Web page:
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Today, trusts are used as estate or financial planning tools not only by the very wealthy, but by people of more moderate means as well. Though complex and somewhat costly to set up and operate, they can be worth the cost in accomplishing various estate and financial planning goals.

A trust is a legal entity, even though it may not be a taxable entity, and owns its own property (holds the title). When it is set up, the trust appears on official papers and records as the legal owner of any property that is placed into it.

There are basically two types of trusts you might set up:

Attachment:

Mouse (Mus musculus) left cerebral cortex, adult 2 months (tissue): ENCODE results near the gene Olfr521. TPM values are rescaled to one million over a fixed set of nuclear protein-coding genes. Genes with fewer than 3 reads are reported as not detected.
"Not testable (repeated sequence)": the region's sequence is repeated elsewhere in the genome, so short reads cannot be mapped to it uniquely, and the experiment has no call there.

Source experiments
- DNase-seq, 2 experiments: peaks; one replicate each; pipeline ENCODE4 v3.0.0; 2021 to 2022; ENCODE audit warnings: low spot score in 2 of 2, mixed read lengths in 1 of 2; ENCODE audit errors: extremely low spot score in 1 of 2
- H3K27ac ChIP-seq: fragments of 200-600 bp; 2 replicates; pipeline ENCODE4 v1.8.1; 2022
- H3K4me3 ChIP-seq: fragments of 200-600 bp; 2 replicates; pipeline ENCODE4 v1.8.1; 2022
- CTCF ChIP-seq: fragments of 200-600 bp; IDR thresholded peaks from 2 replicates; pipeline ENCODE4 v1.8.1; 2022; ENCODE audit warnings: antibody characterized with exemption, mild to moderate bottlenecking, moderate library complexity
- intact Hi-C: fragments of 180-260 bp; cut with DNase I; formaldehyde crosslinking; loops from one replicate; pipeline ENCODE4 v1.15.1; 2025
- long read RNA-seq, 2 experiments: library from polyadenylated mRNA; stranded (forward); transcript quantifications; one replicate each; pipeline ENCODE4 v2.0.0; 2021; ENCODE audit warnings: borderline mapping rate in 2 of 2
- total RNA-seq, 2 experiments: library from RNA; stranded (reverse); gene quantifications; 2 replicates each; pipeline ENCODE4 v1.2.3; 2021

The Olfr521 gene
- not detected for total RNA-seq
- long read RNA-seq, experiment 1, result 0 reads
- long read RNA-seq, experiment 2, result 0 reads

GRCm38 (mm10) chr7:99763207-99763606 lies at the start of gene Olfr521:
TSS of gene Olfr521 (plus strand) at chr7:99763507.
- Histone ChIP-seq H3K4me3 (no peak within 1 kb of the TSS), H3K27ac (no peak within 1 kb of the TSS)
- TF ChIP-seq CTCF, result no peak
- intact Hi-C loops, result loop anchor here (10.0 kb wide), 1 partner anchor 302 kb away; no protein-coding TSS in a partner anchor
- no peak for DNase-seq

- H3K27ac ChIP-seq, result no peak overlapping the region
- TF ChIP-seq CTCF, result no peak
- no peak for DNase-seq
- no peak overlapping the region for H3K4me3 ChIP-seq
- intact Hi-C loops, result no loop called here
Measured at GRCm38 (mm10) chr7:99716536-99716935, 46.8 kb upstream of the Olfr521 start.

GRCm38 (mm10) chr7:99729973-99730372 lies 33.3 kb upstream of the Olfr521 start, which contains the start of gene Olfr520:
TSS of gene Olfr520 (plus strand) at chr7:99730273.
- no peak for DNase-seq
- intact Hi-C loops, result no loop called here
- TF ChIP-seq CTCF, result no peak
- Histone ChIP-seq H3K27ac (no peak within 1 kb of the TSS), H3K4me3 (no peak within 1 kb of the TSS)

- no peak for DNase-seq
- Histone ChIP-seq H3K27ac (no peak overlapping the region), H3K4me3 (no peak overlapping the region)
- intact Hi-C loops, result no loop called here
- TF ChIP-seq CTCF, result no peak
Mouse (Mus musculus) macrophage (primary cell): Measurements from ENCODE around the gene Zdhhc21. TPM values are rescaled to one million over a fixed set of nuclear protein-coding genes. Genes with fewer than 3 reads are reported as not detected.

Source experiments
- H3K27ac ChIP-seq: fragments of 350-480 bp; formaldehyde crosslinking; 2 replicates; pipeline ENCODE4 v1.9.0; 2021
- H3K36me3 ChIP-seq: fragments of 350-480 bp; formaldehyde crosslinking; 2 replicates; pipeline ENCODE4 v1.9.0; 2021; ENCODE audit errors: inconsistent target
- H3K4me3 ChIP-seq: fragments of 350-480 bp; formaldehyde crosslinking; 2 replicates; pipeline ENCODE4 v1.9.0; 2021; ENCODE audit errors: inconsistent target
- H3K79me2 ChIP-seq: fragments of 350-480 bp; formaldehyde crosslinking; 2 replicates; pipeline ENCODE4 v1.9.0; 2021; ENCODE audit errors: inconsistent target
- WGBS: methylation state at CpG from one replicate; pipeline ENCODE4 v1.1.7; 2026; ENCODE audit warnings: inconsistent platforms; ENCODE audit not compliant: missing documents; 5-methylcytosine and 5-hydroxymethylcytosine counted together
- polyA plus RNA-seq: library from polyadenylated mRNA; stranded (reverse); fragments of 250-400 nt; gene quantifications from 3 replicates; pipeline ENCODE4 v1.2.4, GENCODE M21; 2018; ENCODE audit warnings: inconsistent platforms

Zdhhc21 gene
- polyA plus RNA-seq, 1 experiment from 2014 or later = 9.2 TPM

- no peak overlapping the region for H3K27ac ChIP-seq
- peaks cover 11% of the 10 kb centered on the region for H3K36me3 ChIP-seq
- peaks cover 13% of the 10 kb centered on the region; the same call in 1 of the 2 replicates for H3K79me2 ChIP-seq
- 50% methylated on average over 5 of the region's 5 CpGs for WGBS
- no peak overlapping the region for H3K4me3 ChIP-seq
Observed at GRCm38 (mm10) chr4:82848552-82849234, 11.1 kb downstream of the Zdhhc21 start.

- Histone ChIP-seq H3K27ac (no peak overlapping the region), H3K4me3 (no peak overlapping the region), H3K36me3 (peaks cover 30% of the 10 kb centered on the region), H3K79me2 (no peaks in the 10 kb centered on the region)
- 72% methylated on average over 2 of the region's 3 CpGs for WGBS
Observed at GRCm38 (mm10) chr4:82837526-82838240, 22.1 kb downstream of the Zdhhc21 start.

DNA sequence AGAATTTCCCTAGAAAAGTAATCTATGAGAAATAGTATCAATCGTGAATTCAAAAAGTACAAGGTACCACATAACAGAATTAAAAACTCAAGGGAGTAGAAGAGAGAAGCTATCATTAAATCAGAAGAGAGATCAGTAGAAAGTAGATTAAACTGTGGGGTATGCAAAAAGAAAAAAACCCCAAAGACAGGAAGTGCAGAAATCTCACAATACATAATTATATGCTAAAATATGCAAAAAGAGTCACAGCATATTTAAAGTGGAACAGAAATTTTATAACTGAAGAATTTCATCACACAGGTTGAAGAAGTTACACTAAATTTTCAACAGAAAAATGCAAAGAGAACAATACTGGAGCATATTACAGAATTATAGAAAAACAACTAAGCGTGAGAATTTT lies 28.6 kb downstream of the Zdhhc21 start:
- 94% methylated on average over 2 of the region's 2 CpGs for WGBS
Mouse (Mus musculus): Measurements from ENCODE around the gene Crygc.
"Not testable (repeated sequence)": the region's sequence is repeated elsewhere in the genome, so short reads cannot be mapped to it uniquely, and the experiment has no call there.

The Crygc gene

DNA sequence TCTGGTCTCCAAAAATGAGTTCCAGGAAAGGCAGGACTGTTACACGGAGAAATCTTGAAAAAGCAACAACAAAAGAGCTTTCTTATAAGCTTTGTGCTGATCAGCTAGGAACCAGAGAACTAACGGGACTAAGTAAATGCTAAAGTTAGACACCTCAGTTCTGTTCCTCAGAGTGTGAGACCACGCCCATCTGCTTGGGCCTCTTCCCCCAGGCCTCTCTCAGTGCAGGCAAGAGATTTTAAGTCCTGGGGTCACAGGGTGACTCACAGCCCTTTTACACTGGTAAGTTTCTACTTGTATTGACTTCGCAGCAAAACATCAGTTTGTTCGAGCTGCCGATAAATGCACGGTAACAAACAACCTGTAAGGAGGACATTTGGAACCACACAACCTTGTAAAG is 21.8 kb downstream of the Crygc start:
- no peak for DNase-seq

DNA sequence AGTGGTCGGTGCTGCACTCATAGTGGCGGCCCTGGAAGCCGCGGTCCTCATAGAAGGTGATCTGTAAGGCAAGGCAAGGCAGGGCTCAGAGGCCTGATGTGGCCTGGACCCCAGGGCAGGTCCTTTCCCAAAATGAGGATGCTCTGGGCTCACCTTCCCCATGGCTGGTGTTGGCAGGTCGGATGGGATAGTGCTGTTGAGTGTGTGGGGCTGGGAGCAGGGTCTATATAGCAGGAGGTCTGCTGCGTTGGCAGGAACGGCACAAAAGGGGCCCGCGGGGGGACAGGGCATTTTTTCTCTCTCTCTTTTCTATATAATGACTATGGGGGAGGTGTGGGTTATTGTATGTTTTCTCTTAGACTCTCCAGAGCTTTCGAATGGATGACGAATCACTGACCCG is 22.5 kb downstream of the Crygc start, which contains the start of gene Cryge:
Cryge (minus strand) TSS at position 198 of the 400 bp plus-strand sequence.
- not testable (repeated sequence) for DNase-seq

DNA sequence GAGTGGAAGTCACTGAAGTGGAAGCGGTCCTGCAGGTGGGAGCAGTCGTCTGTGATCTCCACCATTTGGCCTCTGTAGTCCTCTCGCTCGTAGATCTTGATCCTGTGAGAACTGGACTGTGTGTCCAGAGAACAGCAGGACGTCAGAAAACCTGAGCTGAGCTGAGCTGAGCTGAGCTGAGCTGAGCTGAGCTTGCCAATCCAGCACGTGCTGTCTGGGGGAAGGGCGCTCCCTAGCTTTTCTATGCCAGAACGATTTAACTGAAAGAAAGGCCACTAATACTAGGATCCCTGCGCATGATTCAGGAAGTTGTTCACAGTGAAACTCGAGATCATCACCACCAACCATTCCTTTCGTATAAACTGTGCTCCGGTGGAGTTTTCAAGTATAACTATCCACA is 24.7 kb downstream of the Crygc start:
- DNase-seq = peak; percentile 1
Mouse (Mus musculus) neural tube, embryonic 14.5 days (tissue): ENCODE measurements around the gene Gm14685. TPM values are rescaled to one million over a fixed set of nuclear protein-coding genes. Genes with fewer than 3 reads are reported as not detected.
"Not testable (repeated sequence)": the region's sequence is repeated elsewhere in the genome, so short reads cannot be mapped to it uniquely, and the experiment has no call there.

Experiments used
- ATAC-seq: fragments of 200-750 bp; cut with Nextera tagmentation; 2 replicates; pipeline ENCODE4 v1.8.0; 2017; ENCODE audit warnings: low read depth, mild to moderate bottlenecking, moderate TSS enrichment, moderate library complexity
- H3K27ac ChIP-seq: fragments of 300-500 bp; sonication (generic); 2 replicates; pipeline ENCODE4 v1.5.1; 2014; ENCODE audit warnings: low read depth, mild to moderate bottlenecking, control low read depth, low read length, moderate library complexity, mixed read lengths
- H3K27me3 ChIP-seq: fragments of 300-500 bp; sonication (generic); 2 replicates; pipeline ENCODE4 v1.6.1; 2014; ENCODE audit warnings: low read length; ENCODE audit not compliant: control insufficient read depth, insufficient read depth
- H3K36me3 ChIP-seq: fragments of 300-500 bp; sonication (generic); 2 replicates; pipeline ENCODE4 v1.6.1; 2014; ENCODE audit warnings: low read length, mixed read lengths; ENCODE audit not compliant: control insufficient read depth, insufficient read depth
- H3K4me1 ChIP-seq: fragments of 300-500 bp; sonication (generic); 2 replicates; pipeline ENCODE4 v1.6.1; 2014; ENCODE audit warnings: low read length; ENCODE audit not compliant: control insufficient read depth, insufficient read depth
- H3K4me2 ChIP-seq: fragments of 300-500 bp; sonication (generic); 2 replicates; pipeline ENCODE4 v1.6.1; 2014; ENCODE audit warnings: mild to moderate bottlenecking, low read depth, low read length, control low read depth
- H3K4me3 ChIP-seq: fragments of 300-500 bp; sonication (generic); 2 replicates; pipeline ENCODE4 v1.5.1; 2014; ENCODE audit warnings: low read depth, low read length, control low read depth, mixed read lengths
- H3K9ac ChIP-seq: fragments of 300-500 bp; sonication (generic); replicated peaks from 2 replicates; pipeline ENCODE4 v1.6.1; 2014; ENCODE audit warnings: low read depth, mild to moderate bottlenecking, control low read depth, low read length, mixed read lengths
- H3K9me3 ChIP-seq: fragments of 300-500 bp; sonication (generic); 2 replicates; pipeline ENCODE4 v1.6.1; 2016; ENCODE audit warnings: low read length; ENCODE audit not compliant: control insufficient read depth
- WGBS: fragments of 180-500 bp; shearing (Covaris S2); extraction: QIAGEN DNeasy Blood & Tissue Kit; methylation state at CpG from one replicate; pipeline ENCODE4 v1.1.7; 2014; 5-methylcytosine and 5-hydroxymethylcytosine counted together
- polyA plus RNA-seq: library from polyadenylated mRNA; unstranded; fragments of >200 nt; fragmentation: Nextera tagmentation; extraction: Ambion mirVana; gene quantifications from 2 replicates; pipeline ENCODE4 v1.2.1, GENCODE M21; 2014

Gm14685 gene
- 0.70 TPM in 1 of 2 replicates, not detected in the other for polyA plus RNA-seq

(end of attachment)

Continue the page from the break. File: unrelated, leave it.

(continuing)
· An "irrevocable" trust which you cannot change or revoke and is considered a separate taxable entity—that is, it pays its own taxes.

· A "revocable" trust which you can change or revoke and is not considered a separate taxable entity.

You can set up the trust while you are still living (an "inter vivos" trust) or under your will (a testamentary trust). The terms of the trust dictate who will receive the trust income, how long the trust will last, and so on.

Caution: Keep in mind that setting up a trust properly can be complex and often expensive. Professional guidance is a must.

Trusts can be used for a number of purposes: (1) to give property to children, (2) to reduce estate taxes, (3) to insure that your assets ultimately go to your desired heirs, and (4) to keep life insurance out of your estate.

I would be happy to discuss with you the benefits of a trust in your situation.


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